Anne Lutz Fernandez Author Of Carjacked: The Culture of the Automobile and Its Effect on Our Lives

From my list on understanding America’s car system.

Why am I passionate about this?

I’ve been interested in car culture since my anthropologist sister and I first began collaborating on a research and writing project on the topic over fifteen years ago. At that time, I had just moved from a transit-rich city to a car-dependent suburb and she had just moved from a suburb to a walkable city, which got us talking about just how much this singular object—the car—shaped our everyday lives. Carjacked was published in 2010, and since then I’ve continued to read and write about transportation, although I also write a lot about education—another obsession for another list of recommended books.  

Anne's book list on understanding America’s car system

Anne Lutz Fernandez Why did Anne love this book?

I did not expect to thoroughly enjoy a book with ninety pages of footnotes on a subject that people love to complain about day in and day out. But Vanderbilt, who has a great sense of humor and unrelenting interest in human behavior, took me along easily on his quest to satisfy his many questions about drivers, driving, roads, and traffic safety. The answers to those we’ve often asked ourselves on the road (usually while cursing), are often surprising.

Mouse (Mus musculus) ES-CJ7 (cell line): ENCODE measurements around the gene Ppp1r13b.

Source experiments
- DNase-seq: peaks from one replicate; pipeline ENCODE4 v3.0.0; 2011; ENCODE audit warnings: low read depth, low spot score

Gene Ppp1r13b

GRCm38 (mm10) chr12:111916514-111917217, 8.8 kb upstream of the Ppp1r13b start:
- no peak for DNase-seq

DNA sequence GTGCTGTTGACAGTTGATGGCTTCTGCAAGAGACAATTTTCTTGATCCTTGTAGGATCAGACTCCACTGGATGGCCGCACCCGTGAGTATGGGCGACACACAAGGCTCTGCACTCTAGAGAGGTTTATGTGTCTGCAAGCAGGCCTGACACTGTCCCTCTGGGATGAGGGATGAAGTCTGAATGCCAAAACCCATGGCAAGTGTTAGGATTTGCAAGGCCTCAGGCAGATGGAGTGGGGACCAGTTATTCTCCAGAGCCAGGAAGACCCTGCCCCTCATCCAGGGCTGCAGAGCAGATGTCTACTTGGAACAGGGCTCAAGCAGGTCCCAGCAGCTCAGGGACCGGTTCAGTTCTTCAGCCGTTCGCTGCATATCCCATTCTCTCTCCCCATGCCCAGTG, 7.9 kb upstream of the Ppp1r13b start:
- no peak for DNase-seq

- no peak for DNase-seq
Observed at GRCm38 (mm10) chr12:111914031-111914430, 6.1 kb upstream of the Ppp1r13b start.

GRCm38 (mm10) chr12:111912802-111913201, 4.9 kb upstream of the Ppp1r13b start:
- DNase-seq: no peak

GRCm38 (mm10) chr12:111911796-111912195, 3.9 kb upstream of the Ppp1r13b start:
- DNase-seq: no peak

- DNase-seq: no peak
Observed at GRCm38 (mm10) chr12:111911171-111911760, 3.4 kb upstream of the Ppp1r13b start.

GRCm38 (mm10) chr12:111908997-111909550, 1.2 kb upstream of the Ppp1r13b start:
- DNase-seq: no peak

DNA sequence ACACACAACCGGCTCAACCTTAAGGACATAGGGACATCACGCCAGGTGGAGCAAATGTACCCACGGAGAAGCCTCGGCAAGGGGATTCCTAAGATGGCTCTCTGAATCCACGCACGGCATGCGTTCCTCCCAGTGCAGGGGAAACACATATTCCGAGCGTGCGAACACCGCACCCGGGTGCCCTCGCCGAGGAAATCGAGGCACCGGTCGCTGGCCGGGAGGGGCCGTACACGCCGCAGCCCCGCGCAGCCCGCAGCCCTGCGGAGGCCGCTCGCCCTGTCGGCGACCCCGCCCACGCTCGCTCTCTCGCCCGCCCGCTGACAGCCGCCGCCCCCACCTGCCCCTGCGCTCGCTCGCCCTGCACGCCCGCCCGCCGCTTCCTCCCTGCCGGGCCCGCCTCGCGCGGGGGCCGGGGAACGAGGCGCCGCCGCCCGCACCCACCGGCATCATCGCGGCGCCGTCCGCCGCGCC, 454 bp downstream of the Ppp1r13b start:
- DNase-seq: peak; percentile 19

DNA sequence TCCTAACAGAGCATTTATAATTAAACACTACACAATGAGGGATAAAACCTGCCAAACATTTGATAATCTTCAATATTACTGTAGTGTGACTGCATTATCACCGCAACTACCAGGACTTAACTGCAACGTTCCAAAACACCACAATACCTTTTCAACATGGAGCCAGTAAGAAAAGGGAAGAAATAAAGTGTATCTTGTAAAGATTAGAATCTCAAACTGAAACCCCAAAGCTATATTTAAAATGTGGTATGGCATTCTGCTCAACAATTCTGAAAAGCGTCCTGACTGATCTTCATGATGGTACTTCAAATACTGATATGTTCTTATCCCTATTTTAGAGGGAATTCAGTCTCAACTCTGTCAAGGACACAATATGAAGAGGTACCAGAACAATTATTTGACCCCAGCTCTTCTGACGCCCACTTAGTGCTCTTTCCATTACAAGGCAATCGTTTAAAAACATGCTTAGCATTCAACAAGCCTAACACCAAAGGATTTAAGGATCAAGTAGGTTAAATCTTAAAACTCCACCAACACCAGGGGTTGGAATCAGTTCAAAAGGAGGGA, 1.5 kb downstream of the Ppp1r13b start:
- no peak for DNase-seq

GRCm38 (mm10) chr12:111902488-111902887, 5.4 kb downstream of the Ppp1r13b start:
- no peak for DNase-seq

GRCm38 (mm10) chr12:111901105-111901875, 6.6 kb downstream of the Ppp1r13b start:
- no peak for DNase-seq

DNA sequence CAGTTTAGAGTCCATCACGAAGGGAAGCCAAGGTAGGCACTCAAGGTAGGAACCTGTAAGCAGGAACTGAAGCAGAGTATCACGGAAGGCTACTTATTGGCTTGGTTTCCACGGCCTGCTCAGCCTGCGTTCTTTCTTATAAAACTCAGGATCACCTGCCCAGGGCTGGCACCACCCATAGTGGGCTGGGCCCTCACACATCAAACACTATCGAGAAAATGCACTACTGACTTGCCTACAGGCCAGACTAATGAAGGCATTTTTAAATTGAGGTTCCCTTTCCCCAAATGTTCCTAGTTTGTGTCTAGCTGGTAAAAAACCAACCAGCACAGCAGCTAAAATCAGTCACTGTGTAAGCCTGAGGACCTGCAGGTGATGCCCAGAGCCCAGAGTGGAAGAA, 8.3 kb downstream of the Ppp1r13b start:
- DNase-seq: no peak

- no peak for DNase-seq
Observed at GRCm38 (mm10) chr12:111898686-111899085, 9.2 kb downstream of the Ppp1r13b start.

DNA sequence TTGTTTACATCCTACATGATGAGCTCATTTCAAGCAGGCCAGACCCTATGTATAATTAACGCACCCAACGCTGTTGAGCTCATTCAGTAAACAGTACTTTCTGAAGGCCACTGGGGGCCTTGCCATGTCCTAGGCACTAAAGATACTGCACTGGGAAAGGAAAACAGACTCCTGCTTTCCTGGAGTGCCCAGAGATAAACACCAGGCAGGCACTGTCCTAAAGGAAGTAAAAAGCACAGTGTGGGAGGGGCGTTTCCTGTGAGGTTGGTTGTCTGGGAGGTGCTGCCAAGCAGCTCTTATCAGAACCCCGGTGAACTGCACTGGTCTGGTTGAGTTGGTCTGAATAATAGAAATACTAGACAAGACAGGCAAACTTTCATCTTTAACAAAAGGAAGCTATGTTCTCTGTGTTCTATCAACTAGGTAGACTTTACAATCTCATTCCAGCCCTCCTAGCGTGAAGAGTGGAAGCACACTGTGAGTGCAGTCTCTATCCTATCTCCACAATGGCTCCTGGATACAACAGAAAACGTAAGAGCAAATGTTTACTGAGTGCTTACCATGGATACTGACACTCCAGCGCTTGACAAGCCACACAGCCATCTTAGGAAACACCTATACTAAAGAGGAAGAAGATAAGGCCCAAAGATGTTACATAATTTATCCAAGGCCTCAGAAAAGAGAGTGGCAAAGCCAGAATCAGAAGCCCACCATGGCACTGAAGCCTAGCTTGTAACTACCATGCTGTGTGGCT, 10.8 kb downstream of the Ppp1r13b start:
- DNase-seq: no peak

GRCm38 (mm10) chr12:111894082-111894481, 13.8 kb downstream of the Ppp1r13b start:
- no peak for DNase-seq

By Tom Vanderbilt,

Why should I read it?

1 author picked Traffic as one of their favorite books, and they share why you should read it.

What is this book about?

A New York Times Notable Book

One of the Best Books of the Year
The Washington Post • The Cleveland Plain-Dealer • Rocky Mountain News

In this brilliant, lively, and eye-opening investigation, Tom Vanderbilt examines the perceptual limits and cognitive underpinnings that make us worse drivers than we think we are. He demonstrates why plans to protect pedestrians from cars often lead to more accidents. He uncovers who is more likely to honk at whom, and why. He explains why traffic jams form, outlines the unintended consequences of our quest for safety, and even identifies the most common mistake drivers…


Book cover of The Capsular Civilization: On the City in the Age of Fear

Anne Lutz Fernandez Author Of Carjacked: The Culture of the Automobile and Its Effect on Our Lives

From my list on understanding America’s car system.

Why am I passionate about this?